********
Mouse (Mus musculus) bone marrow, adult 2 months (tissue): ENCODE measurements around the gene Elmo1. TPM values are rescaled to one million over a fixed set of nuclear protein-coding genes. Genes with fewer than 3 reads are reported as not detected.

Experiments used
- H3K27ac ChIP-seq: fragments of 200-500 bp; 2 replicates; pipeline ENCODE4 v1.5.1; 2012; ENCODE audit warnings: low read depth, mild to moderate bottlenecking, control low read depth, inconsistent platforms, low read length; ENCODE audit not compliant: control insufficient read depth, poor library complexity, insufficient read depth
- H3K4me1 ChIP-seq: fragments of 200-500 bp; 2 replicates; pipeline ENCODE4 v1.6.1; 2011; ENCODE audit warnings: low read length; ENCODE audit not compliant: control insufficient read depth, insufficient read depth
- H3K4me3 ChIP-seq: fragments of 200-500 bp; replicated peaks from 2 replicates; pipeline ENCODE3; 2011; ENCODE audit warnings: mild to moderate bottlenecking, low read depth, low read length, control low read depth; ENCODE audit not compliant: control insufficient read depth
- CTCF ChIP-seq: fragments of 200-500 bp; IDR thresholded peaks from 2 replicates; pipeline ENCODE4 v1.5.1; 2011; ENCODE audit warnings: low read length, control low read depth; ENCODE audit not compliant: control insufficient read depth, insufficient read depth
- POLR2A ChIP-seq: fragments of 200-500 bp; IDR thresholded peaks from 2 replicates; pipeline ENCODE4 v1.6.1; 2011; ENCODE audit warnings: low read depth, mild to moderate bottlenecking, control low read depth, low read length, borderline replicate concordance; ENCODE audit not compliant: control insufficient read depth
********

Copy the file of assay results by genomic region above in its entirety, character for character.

Mouse (Mus musculus) bone marrow, adult 2 months (tissue): ENCODE measurements around the gene Elmo1. TPM values are rescaled to one million over a fixed set of nuclear protein-coding genes. Genes with fewer than 3 reads are reported as not detected.

Experiments used
- H3K27ac ChIP-seq: fragments of 200-500 bp; 2 replicates; pipeline ENCODE4 v1.5.1; 2012; ENCODE audit warnings: low read depth, mild to moderate bottlenecking, control low read depth, inconsistent platforms, low read length; ENCODE audit not compliant: control insufficient read depth, poor library complexity, insufficient read depth
- H3K4me1 ChIP-seq: fragments of 200-500 bp; 2 replicates; pipeline ENCODE4 v1.6.1; 2011; ENCODE audit warnings: low read length; ENCODE audit not compliant: control insufficient read depth, insufficient read depth
- H3K4me3 ChIP-seq: fragments of 200-500 bp; replicated peaks from 2 replicates; pipeline ENCODE3; 2011; ENCODE audit warnings: mild to moderate bottlenecking, low read depth, low read length, control low read depth; ENCODE audit not compliant: control insufficient read depth
- CTCF ChIP-seq: fragments of 200-500 bp; IDR thresholded peaks from 2 replicates; pipeline ENCODE4 v1.5.1; 2011; ENCODE audit warnings: low read length, control low read depth; ENCODE audit not compliant: control insufficient read depth, insufficient read depth
- POLR2A ChIP-seq: fragments of 200-500 bp; IDR thresholded peaks from 2 replicates; pipeline ENCODE4 v1.6.1; 2011; ENCODE audit warnings: low read depth, mild to moderate bottlenecking, control low read depth, low read length, borderline replicate concordance; ENCODE audit not compliant: control insufficient read depth